Wheat Beer in Secondary?

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HuffDaddy

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Is there any benefit to me moving my beer to a secondary carboy after fermentation is over? I've seen different opinions and I curious what people on here think.

Thanks,
Chris
 

Joos

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well I'm sure this thread will restart the debate.But a wheat beer has no need for a secondary.Won't hurt it either.
 

aubrey

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I'm going to secondary the wit I have in primary now because I didn't do a good job of keeping trub out of the carboy and don't want my beer sitting on it for a couple weeks.
 

Andreas

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Is there any benefit to me moving my beer to a secondary carboy after fermentation is over? I've seen different opinions and I curious what people on here think.

Chris,
I think that it depends on what you want. I'm not familiar with the former debate on the subject here. I'm an inexperienced (6 batches) homebrewer but I used to live in Austria and drank my share of wheat beers! :)
There are different styles of wheat beer. Not all of them are the "Hefeweizen" style with yeast in the bottle. Some are as clear as a light lager. If I recall correctly, they had labels like "Kristallweizen" and "Champagnerweizen" (although I imagine the EU has since prevented the latter to be used as a label). I've brewed 3 batches (lagers) now that have rested in secondary carboys for 3 weeks or more -- one effect is to clarify your beer. So if this is how you want your Weizen, go for it. Just be aware that if your goal is "naturtrüb", then this isn't the recommended method, unless you're planning to pitch yeast later by some method (that I haven't learned yet).
-Andy
 

homebrewer_99

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As someone who lived in Gemrnay for 9 years, been drinking them since 1975, and brewing them since 1994, I will tell you that I secondary my HWs.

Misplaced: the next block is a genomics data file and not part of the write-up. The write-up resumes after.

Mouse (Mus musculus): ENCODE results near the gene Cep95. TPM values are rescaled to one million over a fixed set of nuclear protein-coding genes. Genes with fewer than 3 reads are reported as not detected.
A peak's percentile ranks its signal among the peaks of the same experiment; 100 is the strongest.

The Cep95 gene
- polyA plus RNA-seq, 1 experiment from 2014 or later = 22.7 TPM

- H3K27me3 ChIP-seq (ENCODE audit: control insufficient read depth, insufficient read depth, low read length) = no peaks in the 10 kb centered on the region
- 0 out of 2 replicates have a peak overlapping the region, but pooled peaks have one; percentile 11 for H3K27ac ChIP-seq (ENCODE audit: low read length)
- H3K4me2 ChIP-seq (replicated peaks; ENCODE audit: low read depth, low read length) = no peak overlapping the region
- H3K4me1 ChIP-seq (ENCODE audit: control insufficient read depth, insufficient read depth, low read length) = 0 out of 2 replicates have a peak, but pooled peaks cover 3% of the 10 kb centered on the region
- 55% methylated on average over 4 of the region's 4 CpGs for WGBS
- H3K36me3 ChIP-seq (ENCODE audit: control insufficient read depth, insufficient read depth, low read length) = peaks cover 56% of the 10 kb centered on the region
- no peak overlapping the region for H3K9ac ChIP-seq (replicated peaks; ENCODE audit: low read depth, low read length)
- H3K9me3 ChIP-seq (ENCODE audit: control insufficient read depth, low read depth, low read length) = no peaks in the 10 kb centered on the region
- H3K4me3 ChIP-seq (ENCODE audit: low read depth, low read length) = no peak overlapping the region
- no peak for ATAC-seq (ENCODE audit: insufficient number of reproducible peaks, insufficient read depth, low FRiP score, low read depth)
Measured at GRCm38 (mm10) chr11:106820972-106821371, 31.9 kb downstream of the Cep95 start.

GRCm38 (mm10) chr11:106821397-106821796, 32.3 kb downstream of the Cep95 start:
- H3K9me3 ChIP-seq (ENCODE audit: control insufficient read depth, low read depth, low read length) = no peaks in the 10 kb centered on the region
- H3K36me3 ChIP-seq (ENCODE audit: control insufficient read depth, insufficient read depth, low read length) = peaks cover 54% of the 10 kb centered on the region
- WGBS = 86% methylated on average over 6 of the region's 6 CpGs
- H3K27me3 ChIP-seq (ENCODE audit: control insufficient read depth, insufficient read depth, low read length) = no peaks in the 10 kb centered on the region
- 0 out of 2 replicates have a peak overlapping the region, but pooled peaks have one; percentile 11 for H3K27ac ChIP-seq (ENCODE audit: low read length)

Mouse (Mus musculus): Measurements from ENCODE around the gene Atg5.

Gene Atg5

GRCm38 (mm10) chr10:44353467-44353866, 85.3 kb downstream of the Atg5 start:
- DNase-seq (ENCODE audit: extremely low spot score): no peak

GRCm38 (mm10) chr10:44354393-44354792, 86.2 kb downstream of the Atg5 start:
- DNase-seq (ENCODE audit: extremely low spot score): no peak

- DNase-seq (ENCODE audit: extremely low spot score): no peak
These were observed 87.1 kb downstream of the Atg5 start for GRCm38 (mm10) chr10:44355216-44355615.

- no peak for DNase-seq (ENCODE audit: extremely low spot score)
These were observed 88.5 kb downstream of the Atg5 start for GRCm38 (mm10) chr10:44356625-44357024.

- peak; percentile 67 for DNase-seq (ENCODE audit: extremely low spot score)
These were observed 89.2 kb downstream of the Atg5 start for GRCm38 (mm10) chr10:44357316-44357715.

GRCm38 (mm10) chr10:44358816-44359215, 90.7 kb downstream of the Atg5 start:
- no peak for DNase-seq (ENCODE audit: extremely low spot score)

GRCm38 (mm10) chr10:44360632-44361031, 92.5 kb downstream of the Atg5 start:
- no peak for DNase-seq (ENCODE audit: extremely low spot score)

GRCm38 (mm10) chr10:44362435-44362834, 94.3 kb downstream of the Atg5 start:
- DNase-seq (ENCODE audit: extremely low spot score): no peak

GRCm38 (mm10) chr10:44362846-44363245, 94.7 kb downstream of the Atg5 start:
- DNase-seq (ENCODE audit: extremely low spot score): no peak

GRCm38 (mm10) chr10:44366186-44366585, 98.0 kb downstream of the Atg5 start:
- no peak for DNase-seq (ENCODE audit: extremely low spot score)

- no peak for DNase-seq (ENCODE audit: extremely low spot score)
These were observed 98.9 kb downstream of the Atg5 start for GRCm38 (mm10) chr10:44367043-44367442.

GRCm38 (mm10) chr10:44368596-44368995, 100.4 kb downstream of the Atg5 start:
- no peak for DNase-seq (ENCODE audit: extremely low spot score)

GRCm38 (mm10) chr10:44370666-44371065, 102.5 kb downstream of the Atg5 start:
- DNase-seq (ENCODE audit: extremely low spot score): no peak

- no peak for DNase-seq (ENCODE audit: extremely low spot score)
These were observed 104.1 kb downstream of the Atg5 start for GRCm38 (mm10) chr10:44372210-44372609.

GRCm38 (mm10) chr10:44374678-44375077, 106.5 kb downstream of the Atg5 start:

Reason is to transfer less yeast to the bottles. I will rack a fairly clear beer to the bottling bucket and add only a small amount of yeast into the brew. Just enough to make it cloudy again. This leaves plenty of yeast in the carboy and produces a cleaner flavor. ;)
 

Bopper

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For a wheat I'd go 3-4 weeks primary then straight to keg.
 
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HuffDaddy

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I'm brewing a Bell's Oberon clone, so I guess I'll be wanting to go for a "cloudier" beer.
 

SeamusMac

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My wheat beer is in the secondary right now and looks exceptionally clear and delicious. I've read all over the forums that bulk aging beer is the way to go and I'll soon find out myself!
 

Andreas

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As someone who lived in Gemrnay for 9 years,
Which wheat do you miss the most?
-Andy
P.S. the technique that you described would give a Hefeweizen as a result --- do you recall drinking any wheats "ohne Hefe" -- i.e. Kristall, Champagner, etc.
 
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I'd like to revivie this thread... I am brewing my first wheat beer and it is the first beer that I have instructions that DONT include putting it in secondary. For every beer I have brewed so far (which is only 4), I have used a secondary fermenter. This recipe says to ferment in primary for two weeks and then bottle. If I do this, is it still okay that I add priming sugar, or will it make bottle bombs? Should I just say "screw the recipe" and put it in secondary for a week or two anyway? I really did a terrible job at holding back any trub and I'm a bit worried about not racking. Still, I would like a somewhat cloudy beer and would rather not have to pitch more yeast like homebrewer_99 said.
 
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